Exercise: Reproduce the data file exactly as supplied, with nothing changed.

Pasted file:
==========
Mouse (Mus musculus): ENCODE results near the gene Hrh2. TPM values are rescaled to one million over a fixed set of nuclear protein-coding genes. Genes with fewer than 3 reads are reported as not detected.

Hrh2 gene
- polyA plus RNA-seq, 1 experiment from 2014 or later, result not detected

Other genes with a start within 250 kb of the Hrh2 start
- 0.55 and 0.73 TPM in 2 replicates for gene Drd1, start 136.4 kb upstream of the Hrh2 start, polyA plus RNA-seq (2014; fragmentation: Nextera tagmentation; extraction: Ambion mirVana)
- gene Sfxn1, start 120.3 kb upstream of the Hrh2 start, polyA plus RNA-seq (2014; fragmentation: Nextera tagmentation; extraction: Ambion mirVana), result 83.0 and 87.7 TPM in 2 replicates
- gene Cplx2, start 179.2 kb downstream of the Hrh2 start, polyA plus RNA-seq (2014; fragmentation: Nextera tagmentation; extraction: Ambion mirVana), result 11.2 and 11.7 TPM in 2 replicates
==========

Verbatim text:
Mouse (Mus musculus): ENCODE results near the gene Hrh2. TPM values are rescaled to one million over a fixed set of nuclear protein-coding genes. Genes with fewer than 3 reads are reported as not detected.

Hrh2 gene
- polyA plus RNA-seq, 1 experiment from 2014 or later, result not detected

Other genes with a start within 250 kb of the Hrh2 start
- 0.55 and 0.73 TPM in 2 replicates for gene Drd1, start 136.4 kb upstream of the Hrh2 start, polyA plus RNA-seq (2014; fragmentation: Nextera tagmentation; extraction: Ambion mirVana)
- gene Sfxn1, start 120.3 kb upstream of the Hrh2 start, polyA plus RNA-seq (2014; fragmentation: Nextera tagmentation; extraction: Ambion mirVana), result 83.0 and 87.7 TPM in 2 replicates
- gene Cplx2, start 179.2 kb downstream of the Hrh2 start, polyA plus RNA-seq (2014; fragmentation: Nextera tagmentation; extraction: Ambion mirVana), result 11.2 and 11.7 TPM in 2 replicates